So we’re gonna go over the questions first, and then we have people like, when we’re just about to write our answers, then we, “Ching chang chang ching chang chang?” And then you ask, “Hey ching ching, what’s wrong with your chang chang? I don’t chung chung.” Ohhhh. And it just gets on your nerves and just when you’re about to write the answer, you hear someone go, “Wahiwuahua wawuwakuakua” And then by the time they finish translating, you forgot what you wanna write and then you want to strangle that person. But of course it’s out of compassion you want to strangle them so that they don’t have other people strangle them, right?
So that’s what we’re gonna do, we’re gonna go over that. But before we do that, what’s beautiful is, these are the questions and they’re very fun and they’re very easy. We’re gonna write it down in a separate piece of paper… see Melvin can’t let go of his pen. He’s dying, he’s like, “C’mon! Let me write that paper hurry up! I’m so excited, I’m gonna write double, I’m gonna write triple!” And we’ll have one hour to do it and while you’re doing it, Rinpoche’s gonna sit here in deep samadhi meditation with a stick. And then before we start our test, we’re gonna do a little prayer to Buddha Shakyamuni, why? This is a Dharma activity. It’s not a test. We’re gonna do a little prayer to Lord Buddha Shakyamuni and we’re gonna ask him to bless our minds, to open it up that the Dharma can enter. And then we’ll do his mantra 21 times afterwards. And then after we do the prayer to Buddha Shakyamuni, we’re gonna do his mantra. After we do his holy mantra – how lucky we are, how lucky – then we’re going to elucidate on the questions. Then one hour…after that, we’re gonna do a discussion and we’re going to get out of here because there are a lot of Cinderellas here. A lot. And some Cinderellas make it late to the ball. But we won’t mention any names, will we? But I’ll give you a hint. Their name is Zahir! Sure is rude! Do you think that hint was a little too subtle? Oh god, I tell ya. And some more, some people on the way here, late, will not SMS or inform the smuru because he’s just a doormat. When we call up it will go straight to message. And then they will give you some lame excuse that their battery is out. Oh my god! Yes I’ve heard it all. Alright…[49.25 – video cuts]…traffic, timing, work, I understand. And you know what, it’s so weird because you’re probably thinking, “Your karma came back to you, you’re perpetually late, you’ve been late all your life.” I know, I know. I was sitting there in my room thinking, “Okay, I’ll absorb it because it’s my karma coming back to me, I’m perpetually late.” So this time they’re late, they got me back. We’re even-steven okay? No more revenge tactics, thankyouverymuch.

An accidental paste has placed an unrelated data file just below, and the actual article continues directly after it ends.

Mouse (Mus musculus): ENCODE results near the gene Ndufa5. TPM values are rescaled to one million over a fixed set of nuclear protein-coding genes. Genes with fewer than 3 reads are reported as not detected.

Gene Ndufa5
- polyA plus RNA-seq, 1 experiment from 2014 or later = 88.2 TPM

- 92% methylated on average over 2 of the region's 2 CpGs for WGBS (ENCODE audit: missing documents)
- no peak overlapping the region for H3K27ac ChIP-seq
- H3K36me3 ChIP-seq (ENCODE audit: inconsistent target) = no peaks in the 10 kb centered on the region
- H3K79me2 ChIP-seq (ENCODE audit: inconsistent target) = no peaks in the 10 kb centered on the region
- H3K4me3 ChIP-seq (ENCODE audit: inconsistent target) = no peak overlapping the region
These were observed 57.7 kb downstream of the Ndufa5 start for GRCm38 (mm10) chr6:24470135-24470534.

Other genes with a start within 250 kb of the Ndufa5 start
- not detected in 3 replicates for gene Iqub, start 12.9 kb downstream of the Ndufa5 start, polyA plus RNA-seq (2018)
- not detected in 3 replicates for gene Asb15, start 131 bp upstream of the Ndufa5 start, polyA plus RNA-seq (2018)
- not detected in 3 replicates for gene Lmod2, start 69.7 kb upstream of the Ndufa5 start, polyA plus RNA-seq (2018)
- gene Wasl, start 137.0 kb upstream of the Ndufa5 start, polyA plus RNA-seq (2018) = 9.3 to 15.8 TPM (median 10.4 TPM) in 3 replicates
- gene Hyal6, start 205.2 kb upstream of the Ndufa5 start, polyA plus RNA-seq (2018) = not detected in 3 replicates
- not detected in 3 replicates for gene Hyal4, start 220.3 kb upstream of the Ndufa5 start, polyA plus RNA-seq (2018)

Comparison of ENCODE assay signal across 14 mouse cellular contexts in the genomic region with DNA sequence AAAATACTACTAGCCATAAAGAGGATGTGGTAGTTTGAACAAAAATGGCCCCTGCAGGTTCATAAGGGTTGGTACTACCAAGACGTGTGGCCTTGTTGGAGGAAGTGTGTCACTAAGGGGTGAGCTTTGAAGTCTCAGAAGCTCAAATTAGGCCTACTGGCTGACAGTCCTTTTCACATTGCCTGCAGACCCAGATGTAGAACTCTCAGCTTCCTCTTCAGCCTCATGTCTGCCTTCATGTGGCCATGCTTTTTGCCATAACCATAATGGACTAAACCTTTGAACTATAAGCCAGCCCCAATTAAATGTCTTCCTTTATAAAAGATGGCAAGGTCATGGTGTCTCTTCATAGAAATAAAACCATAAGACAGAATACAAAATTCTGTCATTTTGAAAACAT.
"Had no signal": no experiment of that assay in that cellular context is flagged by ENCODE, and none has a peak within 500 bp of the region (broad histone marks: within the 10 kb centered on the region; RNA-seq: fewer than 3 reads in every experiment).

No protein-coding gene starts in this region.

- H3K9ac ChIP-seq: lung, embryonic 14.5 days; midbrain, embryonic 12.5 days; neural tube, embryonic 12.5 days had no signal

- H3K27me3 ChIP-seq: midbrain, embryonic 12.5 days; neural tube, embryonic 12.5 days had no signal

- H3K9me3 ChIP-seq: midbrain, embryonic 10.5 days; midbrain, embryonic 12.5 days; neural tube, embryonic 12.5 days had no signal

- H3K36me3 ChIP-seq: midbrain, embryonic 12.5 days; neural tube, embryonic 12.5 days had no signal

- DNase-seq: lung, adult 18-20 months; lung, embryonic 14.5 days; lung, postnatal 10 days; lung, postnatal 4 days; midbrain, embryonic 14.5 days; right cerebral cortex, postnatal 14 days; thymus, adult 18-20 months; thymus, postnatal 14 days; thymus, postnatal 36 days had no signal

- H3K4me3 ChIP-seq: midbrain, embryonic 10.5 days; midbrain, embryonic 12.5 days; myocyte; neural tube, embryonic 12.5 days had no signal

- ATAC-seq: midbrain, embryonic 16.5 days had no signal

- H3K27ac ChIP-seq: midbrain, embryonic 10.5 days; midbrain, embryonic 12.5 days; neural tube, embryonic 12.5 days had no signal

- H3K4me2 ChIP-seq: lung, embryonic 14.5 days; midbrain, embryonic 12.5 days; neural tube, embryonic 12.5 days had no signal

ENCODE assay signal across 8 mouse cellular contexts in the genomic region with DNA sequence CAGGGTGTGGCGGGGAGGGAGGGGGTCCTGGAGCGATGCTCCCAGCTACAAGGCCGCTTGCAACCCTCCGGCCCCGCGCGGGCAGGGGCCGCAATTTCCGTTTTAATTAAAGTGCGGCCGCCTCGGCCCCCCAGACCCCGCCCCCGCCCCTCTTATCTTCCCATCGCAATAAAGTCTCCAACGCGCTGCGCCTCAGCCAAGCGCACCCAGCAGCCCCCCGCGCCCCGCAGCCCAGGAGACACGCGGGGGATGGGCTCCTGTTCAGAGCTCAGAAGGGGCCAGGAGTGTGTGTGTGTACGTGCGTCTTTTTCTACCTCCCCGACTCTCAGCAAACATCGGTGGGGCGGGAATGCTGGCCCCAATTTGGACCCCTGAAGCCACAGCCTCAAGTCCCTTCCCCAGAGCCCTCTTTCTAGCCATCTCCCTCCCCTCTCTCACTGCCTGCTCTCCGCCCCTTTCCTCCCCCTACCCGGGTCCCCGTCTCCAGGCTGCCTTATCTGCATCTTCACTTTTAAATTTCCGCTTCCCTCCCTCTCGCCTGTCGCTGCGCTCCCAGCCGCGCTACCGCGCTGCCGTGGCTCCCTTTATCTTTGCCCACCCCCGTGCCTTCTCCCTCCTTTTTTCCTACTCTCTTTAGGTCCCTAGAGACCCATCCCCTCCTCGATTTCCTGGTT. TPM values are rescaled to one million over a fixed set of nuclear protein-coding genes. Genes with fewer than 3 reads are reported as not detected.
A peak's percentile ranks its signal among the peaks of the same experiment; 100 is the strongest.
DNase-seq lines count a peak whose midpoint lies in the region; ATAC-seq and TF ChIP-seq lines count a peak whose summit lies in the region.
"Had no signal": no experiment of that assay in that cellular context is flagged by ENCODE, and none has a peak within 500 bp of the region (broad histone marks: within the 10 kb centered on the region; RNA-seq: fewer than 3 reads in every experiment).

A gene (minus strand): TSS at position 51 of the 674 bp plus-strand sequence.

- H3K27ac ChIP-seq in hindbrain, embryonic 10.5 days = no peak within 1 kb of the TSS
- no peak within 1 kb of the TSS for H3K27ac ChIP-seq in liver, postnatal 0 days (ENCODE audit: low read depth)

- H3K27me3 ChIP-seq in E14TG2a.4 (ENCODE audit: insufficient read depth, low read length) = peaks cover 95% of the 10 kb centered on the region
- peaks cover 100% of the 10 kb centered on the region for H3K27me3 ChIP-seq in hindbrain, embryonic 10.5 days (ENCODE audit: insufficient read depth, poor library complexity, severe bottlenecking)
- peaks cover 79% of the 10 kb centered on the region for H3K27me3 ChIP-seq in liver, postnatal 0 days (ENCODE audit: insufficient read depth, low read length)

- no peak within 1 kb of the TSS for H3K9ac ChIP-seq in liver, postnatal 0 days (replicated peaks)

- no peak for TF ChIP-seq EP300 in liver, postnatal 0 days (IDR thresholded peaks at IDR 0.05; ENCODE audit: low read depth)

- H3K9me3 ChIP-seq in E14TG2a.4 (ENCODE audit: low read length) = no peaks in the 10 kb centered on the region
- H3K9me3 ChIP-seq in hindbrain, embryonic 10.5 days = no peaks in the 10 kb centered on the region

So everybody will get one wonderful sheet here, how exciting, and let’s do a prayer together then we elucidate the questions, then we write it. This is really fun, really, really exciting and fun, alright? Ufakaze? Here this ufakaze pass out here, Smelvinkaze you pass out that side. Ooh, okay.
[prayer to Buddha Shakyamuni begins] A daily prayer for blessings, protection and auspiciousness. Praise to Buddha Shakyamuni, let’s read together.
PRAISE TO BUDDHA SHAKYAMUNI
O Blessed One, Shakyamuni Buddha,
Precious treasury of compassion,
Bestower of supreme inner peace,
You, who love all beings without exception,
Are the source of happiness and goodness;
And you guide us to the liberating path.
Your body is a wishfulfilling jewel,
Your speech is supreme, purifying nectar,
And your mind is refuge for all living beings.
With folded hands I turn to you,
Supreme unchanging friend,
I request from the depths of my heart:
Please give me the light of your wisdom
To dispel the darkness of my mind
And to heal my mental continuum.
Please nourish me with your goodness,
That I in turn may nourish all beings
With an unceasing banquet of delight.
Through your compassionate intention,
Your blessings and virtuous deeds,
And my strong wish to rely upon you,
May all suffering quickly cease
And all happiness and joy be fulfilled;
And may holy Dharma flourish for evermore.
TAYATA OM MUNI MUNI MAHA MUNI SHAKYAMUNI YE SOHA (21x)